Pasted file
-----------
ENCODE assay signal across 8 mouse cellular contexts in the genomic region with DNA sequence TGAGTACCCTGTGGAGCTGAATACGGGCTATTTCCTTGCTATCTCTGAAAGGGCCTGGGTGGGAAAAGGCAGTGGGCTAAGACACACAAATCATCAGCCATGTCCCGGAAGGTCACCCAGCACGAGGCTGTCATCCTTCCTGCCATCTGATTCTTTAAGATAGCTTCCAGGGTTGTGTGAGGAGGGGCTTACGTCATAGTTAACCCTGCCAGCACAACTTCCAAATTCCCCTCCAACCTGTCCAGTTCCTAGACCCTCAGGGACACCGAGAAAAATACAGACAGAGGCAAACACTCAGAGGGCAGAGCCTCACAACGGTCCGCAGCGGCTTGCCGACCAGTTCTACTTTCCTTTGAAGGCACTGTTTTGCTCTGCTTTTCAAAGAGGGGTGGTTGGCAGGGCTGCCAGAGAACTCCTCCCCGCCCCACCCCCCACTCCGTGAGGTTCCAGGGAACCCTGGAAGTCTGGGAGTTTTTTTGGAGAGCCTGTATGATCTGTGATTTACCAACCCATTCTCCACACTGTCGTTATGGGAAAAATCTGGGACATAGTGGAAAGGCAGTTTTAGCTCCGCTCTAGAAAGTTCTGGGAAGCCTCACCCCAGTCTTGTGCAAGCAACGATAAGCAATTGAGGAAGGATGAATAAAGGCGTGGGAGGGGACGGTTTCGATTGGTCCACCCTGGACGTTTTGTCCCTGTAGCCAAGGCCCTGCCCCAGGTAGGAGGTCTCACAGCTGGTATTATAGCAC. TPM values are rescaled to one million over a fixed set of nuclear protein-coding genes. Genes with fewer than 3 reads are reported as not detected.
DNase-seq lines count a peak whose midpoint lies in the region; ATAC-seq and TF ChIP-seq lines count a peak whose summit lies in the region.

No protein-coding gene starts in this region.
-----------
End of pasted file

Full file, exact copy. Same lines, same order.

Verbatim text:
ENCODE assay signal across 8 mouse cellular contexts in the genomic region with DNA sequence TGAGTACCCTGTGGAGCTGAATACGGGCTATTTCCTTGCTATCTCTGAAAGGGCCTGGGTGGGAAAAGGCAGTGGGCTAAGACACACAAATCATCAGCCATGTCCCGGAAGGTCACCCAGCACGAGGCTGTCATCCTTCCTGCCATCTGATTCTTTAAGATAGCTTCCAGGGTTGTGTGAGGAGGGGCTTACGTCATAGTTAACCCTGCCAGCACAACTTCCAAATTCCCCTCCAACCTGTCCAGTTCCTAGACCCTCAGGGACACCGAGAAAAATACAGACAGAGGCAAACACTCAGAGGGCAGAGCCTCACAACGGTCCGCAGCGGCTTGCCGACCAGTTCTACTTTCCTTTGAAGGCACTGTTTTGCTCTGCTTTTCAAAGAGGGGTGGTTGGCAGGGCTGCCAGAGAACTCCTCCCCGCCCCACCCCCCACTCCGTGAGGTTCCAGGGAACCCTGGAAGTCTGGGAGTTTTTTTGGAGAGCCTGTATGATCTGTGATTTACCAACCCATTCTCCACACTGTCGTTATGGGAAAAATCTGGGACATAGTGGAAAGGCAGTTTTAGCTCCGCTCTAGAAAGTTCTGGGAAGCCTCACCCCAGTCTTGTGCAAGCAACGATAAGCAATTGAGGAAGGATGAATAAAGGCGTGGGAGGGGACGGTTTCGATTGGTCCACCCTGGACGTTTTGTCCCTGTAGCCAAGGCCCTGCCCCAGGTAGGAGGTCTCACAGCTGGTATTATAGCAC. TPM values are rescaled to one million over a fixed set of nuclear protein-coding genes. Genes with fewer than 3 reads are reported as not detected.
DNase-seq lines count a peak whose midpoint lies in the region; ATAC-seq and TF ChIP-seq lines count a peak whose summit lies in the region.

No protein-coding gene starts in this region.